October 1833-December 1834

The Collected Letters, Volume 7


TC TO JOHN STUART MILL; 18 August 1834; DOI: 10.1215/lt-18340818-TC-JSM-01; CL 7:275-276.


Chelsea, Monday [18 August 1834].

My Dear Mill,

A not undeserving man, whom, I think, you have seen here, or heard me speak of by the name of Tom Holcroft, is setting out for Paris; and wishes to employ his few weeks of residence there in acquiring some knowledge of French things; especially things Political and Journalistic; having, as I gather, some views of corresponding with some English Newspaper or other during his absence. He is not one whose qualifications can reflect lustre on our side of the water; but also they will not reflect disgrace; for he means well, has strong lineaments of character, if not a character itself; on the whole, wants culture rather than faculty; and being a man I believe of manful demeanour, in rather a peculiar position, and to me in particular extremely obliging ever since I first saw him, he interests me a little.

I have given him a Note to Duveyrier,1 noting his claims as Holcroft the Dramatist's son, and Mercier the Conventionist's grandson;2 not without misgivings lest it come to nothing; for I do not so much as know Duveyrier's address. This latter deficiency at least I imagine you can supply. Holcroft lives No 13 Clifford's Inn. If you pass along Fleet-street (which I am not sure of) tomorrow morning, perhaps you could leave a Note addressed to him with the requisite indication: I am to be there at 11 o'clock, not after 11, and can complete Duveyrier's superscription as needful. The Porter of Clifford's Inn, close by St Dunstan's Church, will take the Note. If you do not pass that way, the Twopenny Postman will. Observe only that Tom goes off on Wednesday morning, and be not too late. If you had any Parcel or message to carry, doubtless he would be happy to take charge of it. So much for this.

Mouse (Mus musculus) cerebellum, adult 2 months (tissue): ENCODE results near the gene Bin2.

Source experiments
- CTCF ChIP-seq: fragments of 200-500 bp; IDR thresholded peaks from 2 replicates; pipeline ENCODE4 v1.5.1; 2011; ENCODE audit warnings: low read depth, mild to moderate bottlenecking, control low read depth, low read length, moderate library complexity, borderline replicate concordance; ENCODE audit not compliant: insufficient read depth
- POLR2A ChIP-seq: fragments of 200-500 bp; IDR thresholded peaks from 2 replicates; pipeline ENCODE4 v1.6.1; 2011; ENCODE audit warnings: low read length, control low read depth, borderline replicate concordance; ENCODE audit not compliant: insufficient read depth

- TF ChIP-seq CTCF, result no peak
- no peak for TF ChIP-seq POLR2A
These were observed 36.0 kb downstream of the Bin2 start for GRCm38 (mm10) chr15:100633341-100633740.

I despatch the Carrier only today for the Books. All last week I was if not idle too differently engaged: with mere English matters, with Burns, even with Hannah More! The French business grows darker and darker upon me: dark as was chaos. Ach Gott!

A copy of Teufelsdröckh was ma[r]ked for you; another for Mrs Taylor; I hope the man sent them. As Byron said of his club-foot: Dinna speak o't!3

Am I not to see you soon?

Ever affectionately /

T. Carlyle.